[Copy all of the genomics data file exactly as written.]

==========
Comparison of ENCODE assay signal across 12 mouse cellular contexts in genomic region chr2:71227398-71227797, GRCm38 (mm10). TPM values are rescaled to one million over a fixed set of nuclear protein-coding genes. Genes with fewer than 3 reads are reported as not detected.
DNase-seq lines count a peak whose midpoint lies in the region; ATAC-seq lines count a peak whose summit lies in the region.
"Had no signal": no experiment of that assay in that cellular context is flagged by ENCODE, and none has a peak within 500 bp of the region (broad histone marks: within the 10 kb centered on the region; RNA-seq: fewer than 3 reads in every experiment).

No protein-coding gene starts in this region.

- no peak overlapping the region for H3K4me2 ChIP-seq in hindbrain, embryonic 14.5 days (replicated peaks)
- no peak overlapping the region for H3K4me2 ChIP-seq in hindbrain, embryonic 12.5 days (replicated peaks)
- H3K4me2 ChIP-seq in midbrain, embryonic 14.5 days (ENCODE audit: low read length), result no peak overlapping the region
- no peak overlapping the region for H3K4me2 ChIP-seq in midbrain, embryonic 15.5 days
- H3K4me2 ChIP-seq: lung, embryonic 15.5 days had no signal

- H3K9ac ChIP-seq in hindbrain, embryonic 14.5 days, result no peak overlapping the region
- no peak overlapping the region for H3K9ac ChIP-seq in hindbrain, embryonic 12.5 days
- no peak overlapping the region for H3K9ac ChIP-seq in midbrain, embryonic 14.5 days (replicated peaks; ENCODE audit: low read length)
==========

Comparison of ENCODE assay signal across 12 mouse cellular contexts in genomic region chr2:71227398-71227797, GRCm38 (mm10). TPM values are rescaled to one million over a fixed set of nuclear protein-coding genes. Genes with fewer than 3 reads are reported as not detected.
DNase-seq lines count a peak whose midpoint lies in the region; ATAC-seq lines count a peak whose summit lies in the region.
"Had no signal": no experiment of that assay in that cellular context is flagged by ENCODE, and none has a peak within 500 bp of the region (broad histone marks: within the 10 kb centered on the region; RNA-seq: fewer than 3 reads in every experiment).

No protein-coding gene starts in this region.

- no peak overlapping the region for H3K4me2 ChIP-seq in hindbrain, embryonic 14.5 days (replicated peaks)
- no peak overlapping the region for H3K4me2 ChIP-seq in hindbrain, embryonic 12.5 days (replicated peaks)
- H3K4me2 ChIP-seq in midbrain, embryonic 14.5 days (ENCODE audit: low read length), result no peak overlapping the region
- no peak overlapping the region for H3K4me2 ChIP-seq in midbrain, embryonic 15.5 days
- H3K4me2 ChIP-seq: lung, embryonic 15.5 days had no signal

- H3K9ac ChIP-seq in hindbrain, embryonic 14.5 days, result no peak overlapping the region
- no peak overlapping the region for H3K9ac ChIP-seq in hindbrain, embryonic 12.5 days
- no peak overlapping the region for H3K9ac ChIP-seq in midbrain, embryonic 14.5 days (replicated peaks; ENCODE audit: low read length)